The TOR1 rapamycin-resistance mutations, S1972I and S1972R, were constructed by gap repair of genomic TOR1 mutations. The HA-tagged wild-type TOR1 plasmid was cleaved with KpnI and NcoI, and 1 μg of this gapped plasmid DNA was transformed into either strain RR1 or R20, which are isogenic derivatives of strain Y190OY JK9–3d isolated as spontaneous rapamycin-resistant mutants. By DNA sequence analysis, RR1 is a TOR1 S1972I mutation, and R20 is a TOR1 S1972R mutation. Transformants were selected on SD-TRP medium, and the gap-repaired plasmid was isolated. The complete NcoI–KpnI region was sequenced, revealing that the expected S1972I or S1972R mutations, and no other extraneous mutations, were now present. These mutant NcoI–KpnI fragments were subcloned into the HA-tagged TOR1 and kinase-inactive TOR1 plasmids between the NcoI and KpnI sites.
Carboxy-terminal TOR1 deletion mutants were generated by restriction endonuclease digestion. The HA-tagged TOR1 plasmid was digested with either KpnI–SalI or NcoI–SalI, blunted, and ligated. Deletion 290-1682 was generated by digesting and ligating pCNTOR1(wild-type TOR1 in pRS316 CEN, URA3) or pT1DA (kinase-inactive TOR1 in pRS316 CEN, URA3) with BamHI. This TOR1-truncated plasmid was used as template for a PCR reaction using primers 430 (5′-GGCCAGTATTTCATTATTTG-3′) and 536 (5′-CTTTTCTCTTAAGATGGCAGC-3′).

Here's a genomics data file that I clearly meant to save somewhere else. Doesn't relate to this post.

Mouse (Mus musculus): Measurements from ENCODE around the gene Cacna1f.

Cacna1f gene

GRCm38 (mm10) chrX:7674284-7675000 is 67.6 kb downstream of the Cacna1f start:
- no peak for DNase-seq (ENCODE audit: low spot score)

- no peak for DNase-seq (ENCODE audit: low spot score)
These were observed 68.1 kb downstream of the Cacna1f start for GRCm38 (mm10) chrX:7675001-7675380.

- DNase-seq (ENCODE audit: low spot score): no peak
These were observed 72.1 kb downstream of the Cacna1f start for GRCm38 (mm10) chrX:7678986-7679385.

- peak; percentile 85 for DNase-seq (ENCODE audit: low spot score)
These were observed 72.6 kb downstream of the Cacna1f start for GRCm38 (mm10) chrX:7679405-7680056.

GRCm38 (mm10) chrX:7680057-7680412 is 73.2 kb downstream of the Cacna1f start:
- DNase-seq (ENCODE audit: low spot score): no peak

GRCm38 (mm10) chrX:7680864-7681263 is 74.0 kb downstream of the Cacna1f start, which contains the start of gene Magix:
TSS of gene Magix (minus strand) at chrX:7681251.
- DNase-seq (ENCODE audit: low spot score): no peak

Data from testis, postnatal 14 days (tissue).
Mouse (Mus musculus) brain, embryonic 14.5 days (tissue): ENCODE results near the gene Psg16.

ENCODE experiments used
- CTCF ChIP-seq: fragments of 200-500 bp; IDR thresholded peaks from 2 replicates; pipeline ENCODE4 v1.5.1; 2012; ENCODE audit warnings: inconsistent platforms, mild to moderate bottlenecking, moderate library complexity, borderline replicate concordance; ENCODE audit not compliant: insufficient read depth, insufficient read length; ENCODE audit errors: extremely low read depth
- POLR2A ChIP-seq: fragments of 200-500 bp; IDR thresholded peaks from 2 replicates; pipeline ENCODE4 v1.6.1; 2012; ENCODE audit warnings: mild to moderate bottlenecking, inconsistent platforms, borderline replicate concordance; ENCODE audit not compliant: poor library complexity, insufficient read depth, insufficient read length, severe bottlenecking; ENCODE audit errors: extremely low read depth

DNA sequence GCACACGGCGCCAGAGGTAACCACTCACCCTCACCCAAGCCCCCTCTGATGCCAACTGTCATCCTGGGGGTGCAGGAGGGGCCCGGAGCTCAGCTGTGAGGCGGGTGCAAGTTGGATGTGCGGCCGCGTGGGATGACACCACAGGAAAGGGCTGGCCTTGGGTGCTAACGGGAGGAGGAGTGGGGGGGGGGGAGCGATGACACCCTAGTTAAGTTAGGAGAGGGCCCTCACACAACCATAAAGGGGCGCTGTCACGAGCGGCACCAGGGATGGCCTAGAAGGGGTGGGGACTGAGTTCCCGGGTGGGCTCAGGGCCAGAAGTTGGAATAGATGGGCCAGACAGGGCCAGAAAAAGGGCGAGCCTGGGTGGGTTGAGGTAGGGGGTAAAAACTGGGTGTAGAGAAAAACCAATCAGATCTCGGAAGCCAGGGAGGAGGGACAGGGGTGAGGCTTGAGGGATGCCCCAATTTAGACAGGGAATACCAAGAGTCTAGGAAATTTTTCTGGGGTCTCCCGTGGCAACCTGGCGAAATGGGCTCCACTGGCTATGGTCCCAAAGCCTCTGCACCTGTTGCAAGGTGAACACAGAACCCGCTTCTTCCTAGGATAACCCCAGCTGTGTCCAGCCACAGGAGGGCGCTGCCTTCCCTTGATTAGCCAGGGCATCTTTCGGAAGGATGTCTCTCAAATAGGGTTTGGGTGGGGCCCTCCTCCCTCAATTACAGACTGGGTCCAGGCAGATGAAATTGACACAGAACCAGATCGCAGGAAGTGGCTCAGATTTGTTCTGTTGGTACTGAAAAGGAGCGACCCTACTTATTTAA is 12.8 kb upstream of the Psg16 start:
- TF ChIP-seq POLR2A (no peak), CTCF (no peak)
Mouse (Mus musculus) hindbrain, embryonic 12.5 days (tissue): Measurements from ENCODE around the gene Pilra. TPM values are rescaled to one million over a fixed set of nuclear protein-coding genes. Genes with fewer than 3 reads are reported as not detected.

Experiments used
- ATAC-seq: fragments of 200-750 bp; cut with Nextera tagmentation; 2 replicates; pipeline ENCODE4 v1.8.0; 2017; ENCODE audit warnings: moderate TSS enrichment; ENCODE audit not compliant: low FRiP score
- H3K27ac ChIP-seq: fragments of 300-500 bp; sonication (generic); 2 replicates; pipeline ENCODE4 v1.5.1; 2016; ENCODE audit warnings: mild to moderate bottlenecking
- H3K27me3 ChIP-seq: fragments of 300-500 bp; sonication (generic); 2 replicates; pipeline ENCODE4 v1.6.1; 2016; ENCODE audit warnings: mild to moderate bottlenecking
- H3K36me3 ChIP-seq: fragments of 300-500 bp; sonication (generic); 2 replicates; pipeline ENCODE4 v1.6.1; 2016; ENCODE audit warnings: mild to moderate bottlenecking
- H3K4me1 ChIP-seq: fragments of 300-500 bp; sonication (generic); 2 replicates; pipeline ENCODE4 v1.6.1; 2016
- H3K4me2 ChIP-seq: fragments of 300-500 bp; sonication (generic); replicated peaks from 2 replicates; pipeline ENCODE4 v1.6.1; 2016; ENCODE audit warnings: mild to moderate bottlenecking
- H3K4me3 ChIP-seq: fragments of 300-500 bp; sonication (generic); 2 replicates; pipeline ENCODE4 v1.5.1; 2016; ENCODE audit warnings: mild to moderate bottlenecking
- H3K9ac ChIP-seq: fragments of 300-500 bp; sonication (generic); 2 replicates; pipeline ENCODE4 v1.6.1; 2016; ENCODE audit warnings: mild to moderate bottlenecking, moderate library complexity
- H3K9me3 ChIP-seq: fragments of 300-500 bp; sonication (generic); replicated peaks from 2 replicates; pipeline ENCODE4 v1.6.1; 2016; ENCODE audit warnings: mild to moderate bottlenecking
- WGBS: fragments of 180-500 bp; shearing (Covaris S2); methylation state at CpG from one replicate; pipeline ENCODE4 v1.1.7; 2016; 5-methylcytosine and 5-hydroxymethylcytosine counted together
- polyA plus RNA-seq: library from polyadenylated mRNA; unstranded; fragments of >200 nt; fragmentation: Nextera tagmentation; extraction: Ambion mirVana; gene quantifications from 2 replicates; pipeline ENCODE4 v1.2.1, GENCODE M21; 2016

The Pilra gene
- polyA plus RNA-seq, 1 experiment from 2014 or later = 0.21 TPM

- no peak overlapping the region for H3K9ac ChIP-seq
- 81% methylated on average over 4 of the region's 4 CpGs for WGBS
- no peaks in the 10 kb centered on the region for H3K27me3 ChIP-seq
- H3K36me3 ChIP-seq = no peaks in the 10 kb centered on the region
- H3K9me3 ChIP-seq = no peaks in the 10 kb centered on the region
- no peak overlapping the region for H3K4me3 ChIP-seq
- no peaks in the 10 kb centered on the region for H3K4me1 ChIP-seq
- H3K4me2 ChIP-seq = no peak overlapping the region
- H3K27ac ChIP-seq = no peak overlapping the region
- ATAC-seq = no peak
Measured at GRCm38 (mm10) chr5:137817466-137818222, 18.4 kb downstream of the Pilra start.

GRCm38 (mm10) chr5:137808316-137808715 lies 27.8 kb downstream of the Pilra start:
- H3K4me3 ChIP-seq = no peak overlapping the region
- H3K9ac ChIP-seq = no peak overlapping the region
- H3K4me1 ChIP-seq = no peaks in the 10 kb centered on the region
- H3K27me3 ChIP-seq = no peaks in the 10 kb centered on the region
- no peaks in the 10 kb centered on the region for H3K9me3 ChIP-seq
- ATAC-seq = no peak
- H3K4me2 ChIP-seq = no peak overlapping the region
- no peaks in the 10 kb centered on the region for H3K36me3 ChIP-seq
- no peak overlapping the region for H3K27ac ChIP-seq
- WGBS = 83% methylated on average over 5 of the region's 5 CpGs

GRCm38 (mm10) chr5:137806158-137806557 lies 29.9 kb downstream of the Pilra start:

All other internal deletions were generated by PCR overlap mutagenesis using the TaKaRa long-range PCR system from Intergen (Purchase, NY). Deletion 1962–2051 was generated with overlapping primers 752 (5′-GCCGTTCTATGGCACATACCACAGTTACAAACCTTAGACTTACAG-3′) and 751 (5′-GTGCCATAGAAC-GGCTACTCTGAT-3′) (overlap in bold) and flanking primers 536 and 519 (5′-GAATCAAACGGATGCTGCAATTGG-3′). Deletion 1775–2157 was generated with overlapping primers 734 (5′-AAGCTCAACGGAGATATCCAACAATACCCGC-TATTCCA-3′) and 733 (5′-TCCGTTGAGCTTAGTCTCTTCCTG-3′) and flanking primers 536 and 519. Deletion 731-1682 was generated with overlapping primers 707 (5′-AAGGAAGAAACTAATAATATGATCG-CGCAAAGTGTCAAACTC-3′) and 706 (5′-AGTTTCTTCCTTTTCTCGAGA-3′) and flanking primers 536 and 430. Deletion 1207–1682 was generated with overlapping primers 791 (5′GCAGCAGATGCTAATAATATGATCGCGCAAAGTGTCAAAC-TC-3′) and 790 (5′-AGCATCTGCTGCCTCCATTTG-3′) and flanking primers 536 and 430. Deletion 1483–1682 was generated with overlapping primers 801 (5′-GAATATATCAGCAATAATATGAT-CGCGCAAAGTGTCAAACTC-3′) and 800 (5′-GCTGATATATTCGTCAAGCAT-3′) and flanking primers 536 and 430. The two PCR fragments generated were isolated and used as templates for a second PCR reaction using the flanking primers. The HA-tagged TOR1 and the HA-tagged kinase-inactive TOR1 constructs were digested with NcoI and KpnI and the 12-kilobase (kb) fragment was isolated using gene-clean (BIO 101, Vista, CA). Gapped plasmid DNA (1 μg) was cotransformed with the PCR products described above into yeast strain CAY6, and transformants were selected on SD-TRP medium. Homologous recombination between TOR1 DNA sequences at each end of the PCR fragment and the TOR1 gene on the plasmid results in targeted integration into the plasmid (Orr-Weaver et al., 1981 ). The truncated forms of TOR1 were identified by PCR, using primers 536 and 430.